A Country For Old Men

Share on facebook

I would say that on the whole, me and Mr S (the guitarist from my group), see eye-to-eye on most matters: we have a fairly similar political outlook, we share similar views on society and also religion. However, of late we’ve had a number of discussions on music and specifically musicians that I perceive as living off past glories and all of a sudden, a note of discord is struck within our overall harmonious relationship.


I’m fully aware that most people will disagree with me on this, but I’m starting to see the Polish music scene as a kind of retirement home for bands and musicians that have said all they had to say but simply refuse to ‘take a bow’. Mr S is of the opinion that once a musician has achieved a certain position in ‘the industry’, it is only natural for them to capitalise on their success, continuing to sell CDs, concerts and merchandising as these areas of course represent their major source of income. I’m not criticising the fact that bands are still active (if they feel that they still have something to say, something to contribute then that’s ok), however, how many of them really do actually have something to say both lyrically and musically? I also have the impression that the Marylas and Munieks are more often than not treated with cotton gloves by the media, rather than seeing their recent output slammed for being both plodding and derivative, they are held up as symbols of a golden age in music rather than symbols of precisely what is preventing Poland from achieving another future golden age. Much like in certain societies where grandparents are shown respect and reverence, irrespective of whether they are a kind-hearted soul or a bigoted xenophobe whereas the youth have to accept their inferior position in the family’s pecking order, such is the case in the Polish music industry.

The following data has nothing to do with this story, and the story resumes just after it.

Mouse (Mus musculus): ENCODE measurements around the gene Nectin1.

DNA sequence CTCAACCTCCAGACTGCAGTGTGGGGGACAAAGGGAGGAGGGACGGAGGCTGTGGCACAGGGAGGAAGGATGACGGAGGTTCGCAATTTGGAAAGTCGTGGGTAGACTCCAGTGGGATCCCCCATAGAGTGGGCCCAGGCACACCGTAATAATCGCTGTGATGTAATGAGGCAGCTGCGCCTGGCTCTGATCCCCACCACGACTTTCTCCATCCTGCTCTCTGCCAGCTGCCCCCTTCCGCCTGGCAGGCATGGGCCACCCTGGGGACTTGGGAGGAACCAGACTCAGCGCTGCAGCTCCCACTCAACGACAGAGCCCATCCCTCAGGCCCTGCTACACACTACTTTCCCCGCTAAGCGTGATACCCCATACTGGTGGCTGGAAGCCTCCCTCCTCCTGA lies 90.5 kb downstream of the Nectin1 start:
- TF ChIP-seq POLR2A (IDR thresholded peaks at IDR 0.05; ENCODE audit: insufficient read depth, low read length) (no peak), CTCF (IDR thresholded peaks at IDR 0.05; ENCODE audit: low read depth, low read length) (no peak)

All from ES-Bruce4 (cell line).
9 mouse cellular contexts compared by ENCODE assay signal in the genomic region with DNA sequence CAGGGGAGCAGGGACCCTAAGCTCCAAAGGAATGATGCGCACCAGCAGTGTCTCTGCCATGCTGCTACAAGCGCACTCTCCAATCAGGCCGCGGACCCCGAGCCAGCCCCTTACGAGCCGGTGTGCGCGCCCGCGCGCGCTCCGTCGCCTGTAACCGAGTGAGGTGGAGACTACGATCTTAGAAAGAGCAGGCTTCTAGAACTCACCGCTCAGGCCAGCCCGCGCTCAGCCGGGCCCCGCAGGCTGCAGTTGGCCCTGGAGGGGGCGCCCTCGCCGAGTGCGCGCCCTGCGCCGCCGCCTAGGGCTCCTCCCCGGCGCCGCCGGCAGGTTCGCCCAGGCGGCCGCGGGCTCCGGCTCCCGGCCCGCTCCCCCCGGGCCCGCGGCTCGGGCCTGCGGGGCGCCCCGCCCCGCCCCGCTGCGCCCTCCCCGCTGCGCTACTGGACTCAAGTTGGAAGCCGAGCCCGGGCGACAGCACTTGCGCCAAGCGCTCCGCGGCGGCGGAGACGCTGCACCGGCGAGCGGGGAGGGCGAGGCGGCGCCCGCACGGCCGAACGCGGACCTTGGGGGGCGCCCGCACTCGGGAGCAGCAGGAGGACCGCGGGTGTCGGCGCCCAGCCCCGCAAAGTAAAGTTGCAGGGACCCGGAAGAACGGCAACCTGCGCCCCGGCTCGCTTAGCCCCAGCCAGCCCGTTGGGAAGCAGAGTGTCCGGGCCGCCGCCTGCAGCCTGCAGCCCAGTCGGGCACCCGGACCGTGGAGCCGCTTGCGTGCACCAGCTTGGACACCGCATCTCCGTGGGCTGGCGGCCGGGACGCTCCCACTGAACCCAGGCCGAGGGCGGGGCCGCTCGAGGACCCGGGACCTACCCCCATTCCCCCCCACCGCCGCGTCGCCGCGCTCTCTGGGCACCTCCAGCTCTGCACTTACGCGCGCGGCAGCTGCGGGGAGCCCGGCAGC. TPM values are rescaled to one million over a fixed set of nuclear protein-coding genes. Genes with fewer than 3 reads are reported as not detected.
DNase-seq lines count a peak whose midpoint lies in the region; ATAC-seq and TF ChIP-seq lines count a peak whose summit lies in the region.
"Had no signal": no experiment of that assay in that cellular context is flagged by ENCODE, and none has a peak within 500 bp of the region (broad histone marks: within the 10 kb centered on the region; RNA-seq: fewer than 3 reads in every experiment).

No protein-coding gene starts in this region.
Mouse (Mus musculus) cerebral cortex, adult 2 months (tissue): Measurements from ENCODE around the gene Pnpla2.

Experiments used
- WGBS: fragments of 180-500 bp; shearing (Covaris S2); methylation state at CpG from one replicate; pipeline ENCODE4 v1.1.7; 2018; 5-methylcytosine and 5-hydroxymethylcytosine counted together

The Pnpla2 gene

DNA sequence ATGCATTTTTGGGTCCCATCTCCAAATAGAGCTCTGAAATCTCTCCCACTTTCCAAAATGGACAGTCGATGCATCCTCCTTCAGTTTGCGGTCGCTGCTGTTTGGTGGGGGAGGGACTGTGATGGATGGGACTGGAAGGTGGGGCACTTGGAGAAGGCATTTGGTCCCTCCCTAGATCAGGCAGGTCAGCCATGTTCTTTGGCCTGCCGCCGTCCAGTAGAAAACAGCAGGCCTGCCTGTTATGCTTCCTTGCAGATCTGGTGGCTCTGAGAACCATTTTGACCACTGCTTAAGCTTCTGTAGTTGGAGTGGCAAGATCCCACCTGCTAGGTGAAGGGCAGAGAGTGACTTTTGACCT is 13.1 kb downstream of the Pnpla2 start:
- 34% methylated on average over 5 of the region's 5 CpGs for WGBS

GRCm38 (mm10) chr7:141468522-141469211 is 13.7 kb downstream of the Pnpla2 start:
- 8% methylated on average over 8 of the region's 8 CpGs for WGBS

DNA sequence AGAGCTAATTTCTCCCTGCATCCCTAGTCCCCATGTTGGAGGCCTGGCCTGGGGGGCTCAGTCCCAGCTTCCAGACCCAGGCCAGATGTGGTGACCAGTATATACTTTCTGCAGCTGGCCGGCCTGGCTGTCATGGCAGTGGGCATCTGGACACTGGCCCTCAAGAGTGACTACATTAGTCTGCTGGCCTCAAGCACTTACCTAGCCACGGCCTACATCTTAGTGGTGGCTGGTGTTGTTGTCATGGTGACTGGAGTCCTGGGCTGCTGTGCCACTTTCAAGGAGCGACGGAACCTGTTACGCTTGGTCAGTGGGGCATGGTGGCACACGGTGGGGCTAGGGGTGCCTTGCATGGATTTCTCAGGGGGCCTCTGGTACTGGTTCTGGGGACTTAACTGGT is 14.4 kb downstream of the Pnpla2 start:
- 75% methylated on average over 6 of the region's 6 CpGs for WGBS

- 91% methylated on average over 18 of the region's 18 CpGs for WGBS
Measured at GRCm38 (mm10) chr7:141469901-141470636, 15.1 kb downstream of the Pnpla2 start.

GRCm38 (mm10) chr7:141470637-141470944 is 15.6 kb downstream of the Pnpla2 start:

But of course, maybe this is what the masses want at the moment - heroes of days when they were young and effervescent producing moribund soundtracks of now, my only question is: how can Poland as a country really strive to develop itself culturally when the soundtrack of now is a 1980s revival? It’s no wonder to me that young Poles choose not to “buy Polish” as Polish music still hasn’t woken itself from it’s 1980s dream. Of course the Cockers, Knopflers and – let’s be honest - most Polish artists should not be thrown onto the scrap heap, however if people are really interested in cultural development, the media and record labels alike should refrain from giving them the preferential and deferential treatment that they have so far enjoyed. Of course, the ‘survivors’ could follow the example of Ingmar Bergman - believing that he had said all he had to say in his films he chose not to become a parody of himself and just walked away from filmmaking. Maybe some Polish artists ought to consider doing likewise, I certainly would.